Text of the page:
AW: What is the concept behind this year’s Norwegian Presence exhibition?
K&D’O: After a year’s hiatus in collaborating on the exhibition and Milano design fair last year – for the first time since we got into the business – we felt eager and ready to be a part of this again. We needed the break to be able to observe everything from a distance and to learn more about the new design generation during the year.
The theme for which the exhibition gets its name, Join, really meant something to us and we knew at once where our focus would lay. Join is a big word with lots of meaning. Join can be a collaboration, an attachment, a connection or a link, and with the focus on sustainability and the environment – it just felt right. Join to us is first of all a collaboration within fields. It’s about learning about techniques and new materials, about bending and challenging the norms, all with environmental challenges in mind.
We are hoping that the visitors will experience Norwegian design for its playfulness, yet conciseness. There are prototypes here that we strongly believe in, crafts that we are literally in love with.
AW: Nordic designers take sustainability very seriously – is this to do with the humanist design ideologies that have been passed down through the generations or is it part of a bigger cultural picture?
K&D’O: Many would say that we should focus more and to get the older generations to see the whole picture. But in general we would say that we are very serious about caring for our environment. With nature on our doorstep, untouched and full of possibilities, we are all educated to care for what surrounds us. That said, we can always do more and think new. And this is what we wanted to highlight this year for Norwegian Presence. Sustainability can be many things, and we wanted to explore what we can do better, whether it is the material, the production, the durability, the recycling or something else.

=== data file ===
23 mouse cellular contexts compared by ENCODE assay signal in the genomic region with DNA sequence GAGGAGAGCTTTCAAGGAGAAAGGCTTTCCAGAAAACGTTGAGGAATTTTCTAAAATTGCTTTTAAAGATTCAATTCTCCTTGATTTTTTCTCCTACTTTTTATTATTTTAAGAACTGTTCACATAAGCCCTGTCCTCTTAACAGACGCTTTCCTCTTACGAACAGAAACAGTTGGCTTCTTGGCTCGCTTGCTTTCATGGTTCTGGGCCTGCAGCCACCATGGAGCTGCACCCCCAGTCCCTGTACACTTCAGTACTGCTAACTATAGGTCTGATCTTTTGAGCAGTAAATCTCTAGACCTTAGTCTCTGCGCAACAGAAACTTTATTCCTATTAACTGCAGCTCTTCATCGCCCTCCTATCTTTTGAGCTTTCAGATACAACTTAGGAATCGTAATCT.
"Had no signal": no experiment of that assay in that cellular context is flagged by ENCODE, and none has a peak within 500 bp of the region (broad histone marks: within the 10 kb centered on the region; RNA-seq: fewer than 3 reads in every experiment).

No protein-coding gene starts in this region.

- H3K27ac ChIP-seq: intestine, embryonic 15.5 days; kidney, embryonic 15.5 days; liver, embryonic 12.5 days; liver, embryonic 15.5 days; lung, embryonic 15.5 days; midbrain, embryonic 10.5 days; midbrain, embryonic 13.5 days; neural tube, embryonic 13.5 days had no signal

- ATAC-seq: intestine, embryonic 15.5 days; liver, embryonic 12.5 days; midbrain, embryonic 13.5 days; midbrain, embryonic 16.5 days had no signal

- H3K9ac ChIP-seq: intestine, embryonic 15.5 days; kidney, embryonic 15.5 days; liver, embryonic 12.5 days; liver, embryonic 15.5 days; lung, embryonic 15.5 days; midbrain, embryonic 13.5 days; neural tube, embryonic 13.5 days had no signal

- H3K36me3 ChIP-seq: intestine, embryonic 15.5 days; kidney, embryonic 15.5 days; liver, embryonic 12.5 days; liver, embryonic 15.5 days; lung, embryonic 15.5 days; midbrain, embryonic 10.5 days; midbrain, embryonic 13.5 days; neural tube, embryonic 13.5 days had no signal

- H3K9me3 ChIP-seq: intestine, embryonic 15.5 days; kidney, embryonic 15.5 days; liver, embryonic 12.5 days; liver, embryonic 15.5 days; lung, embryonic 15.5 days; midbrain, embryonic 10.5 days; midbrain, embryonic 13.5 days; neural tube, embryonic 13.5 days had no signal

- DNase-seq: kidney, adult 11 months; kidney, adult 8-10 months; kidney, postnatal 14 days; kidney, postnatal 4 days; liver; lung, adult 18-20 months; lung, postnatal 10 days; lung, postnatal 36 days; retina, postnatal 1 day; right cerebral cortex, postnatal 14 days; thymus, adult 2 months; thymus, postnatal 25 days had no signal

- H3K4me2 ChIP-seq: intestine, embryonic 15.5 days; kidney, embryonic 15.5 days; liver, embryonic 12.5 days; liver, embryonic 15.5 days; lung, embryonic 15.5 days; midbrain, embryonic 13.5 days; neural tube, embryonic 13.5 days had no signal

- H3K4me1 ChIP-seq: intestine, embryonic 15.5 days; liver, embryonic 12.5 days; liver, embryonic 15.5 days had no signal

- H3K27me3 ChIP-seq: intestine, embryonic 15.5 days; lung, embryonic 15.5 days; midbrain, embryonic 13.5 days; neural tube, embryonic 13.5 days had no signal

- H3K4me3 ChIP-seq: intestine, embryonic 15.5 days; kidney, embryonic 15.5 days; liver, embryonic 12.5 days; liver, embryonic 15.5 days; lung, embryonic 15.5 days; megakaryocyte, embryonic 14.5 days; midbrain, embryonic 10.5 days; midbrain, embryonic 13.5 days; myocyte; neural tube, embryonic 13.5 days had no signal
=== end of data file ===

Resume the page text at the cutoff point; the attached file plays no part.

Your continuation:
AW: Why do you think it’s important for Norway to have a strong presence at Milan Design Week?
K&D’O: Milano is the most important platform during the year for young talent. It’s not always necessary to find a producer at once, but to meet with the press and the industry in general, to be seen but also to observe the business.
We go to Italy to be inspired. To get the sense of what is going on right now. To meet with the business, to admire the architecture, the palazzos, the beautiful exhibition designs and the people. The culture and the food… to discover new talents and to refill our minds.
Stockholm [Furniture Fair] is the same, in a smaller scale, but much more important for the Nordic design scene. This is where you get the chance to meet the people behind the brands, perhaps where you can show them a prototype even and perhaps make a deal. This is where we as shop owners, go to buy Nordic design.
AW: As a Norwegian/Italian studio, do you think that there’s still a lot that both cultures can learn from each other?
K&D’O: Absolutely, I guess there will always be. But with what is going in today, with social media making everything available, we are more influenced by each other than ever. We know more about each other and we get inspired from each others cultures, and that makes it both interesting but also challenging. Interesting in the sense of collaborations across borders, inspirations and knowledge. Challenging in that [it’s hard] to come up with something new without being too inspired by something you have seen, but you might not even know by who, for what or where.